Furuno redefines a real-world view for fishermen with the 3D Sonar Visualizer F3D-S
Three-dimensional viewing and mapping of environmental data is transforming many industries, including helping commercial fishermen find their next catch. Furuno, which has been modernizing fisheries since the 1930s, has created a new product that gives fishermen a whole new concept of a real-world view.
Developed recently as an add-on to Furuno's FSV25 commercial fishing sonar, the 3D Sonar Visualizer F3D-S came to market in late 2019. The device shows fish and sonar info in three dimensions, making it easier for fishermen to interpret and act on that info.
The F3D-S complements the power of Furuno's 2-year-old FSV 25, to provide a more thorough view. It uses the hull unit of an existing sonar but then processes the information in a unique way to show fish, peaks and seafloor data in a 3-D real-world view. Matt Wood, of Furuno's U.S. division, said the new 3-D feature gives fishermen a much stronger tool.
"One of the big distinctions of omni sonar is that it’s not rotating around in a circle but is instead pulsing in 360 degrees all the time,” Wood said. “The F3D-S ties together all the senses from the sonar and projects it in 3-D. The fisherman is actually seeing the sonar image in 3-D.”
That image is that much more actionable because it is in 3-D. A greenhorn can get its meaning about as well as an old salt. The new sonar package is more precise in the info it displays, which is key for commercial fishermen.
"If you put a better tool in the fisherman's hands, that increased effectiveness means the ability to move the vessel, catching more fish, faster,” Wood continued. “That’s kind of the name of the game.”
Because data values and video can be recorded with the new package, info like fish caught, catch effort, and where the net was set can be gauged over time to inform future decisions.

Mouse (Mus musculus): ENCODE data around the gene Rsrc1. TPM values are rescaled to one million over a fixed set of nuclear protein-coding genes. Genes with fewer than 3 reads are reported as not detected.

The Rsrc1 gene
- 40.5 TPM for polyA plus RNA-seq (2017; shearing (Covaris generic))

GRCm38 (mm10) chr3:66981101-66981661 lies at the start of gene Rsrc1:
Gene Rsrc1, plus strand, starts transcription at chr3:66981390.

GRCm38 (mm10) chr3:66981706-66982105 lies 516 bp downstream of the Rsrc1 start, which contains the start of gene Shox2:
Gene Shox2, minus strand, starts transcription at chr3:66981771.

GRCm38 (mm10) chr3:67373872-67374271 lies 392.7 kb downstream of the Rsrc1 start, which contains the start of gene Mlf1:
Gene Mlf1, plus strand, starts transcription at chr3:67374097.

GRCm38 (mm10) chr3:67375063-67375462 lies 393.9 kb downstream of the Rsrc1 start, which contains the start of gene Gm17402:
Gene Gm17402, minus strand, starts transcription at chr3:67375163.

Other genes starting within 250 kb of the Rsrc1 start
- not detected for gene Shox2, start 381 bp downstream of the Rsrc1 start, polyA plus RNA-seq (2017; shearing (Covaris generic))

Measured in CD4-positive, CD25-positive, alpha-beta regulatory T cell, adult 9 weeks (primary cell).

"This kind of visual presentation is new to the industry," Wood says.
Seeing Is Understanding
While fishermen of any experience can use the product, the difficulty in comprehending a 2-D sonar image, as compared to a 3-D sonar image, separates the greenhorn fisherman from the experienced one. The correct interpretation of that 2-D image comes with practice and time.
"We've found the entry-level fisherman struggles to put together the Z-axis, Wood said. “That means struggling to comprehend how deep the fish are.”
Part of that understanding can be derived with a feature of Furuno's latest sonar: the ability to remove the seabed from a 3-D view. Also with the new 3-D view, the surface and middle layer fish can be simultaneously observed. So more accurate information engenders wiser decisions.
As an add-on only for the FSV 25, the F3DS is basically software in a computer. Source data and video is used to create the 3-D image.
A longtime leader in sonar tech, Furuno aims to help "by giving visual form to that previously invisible. While Furuno's main manufacturing facilities are in Asia, it is stocked for any surge in demand.
"We carry inventory in two North America locations to meet demand," said Wood.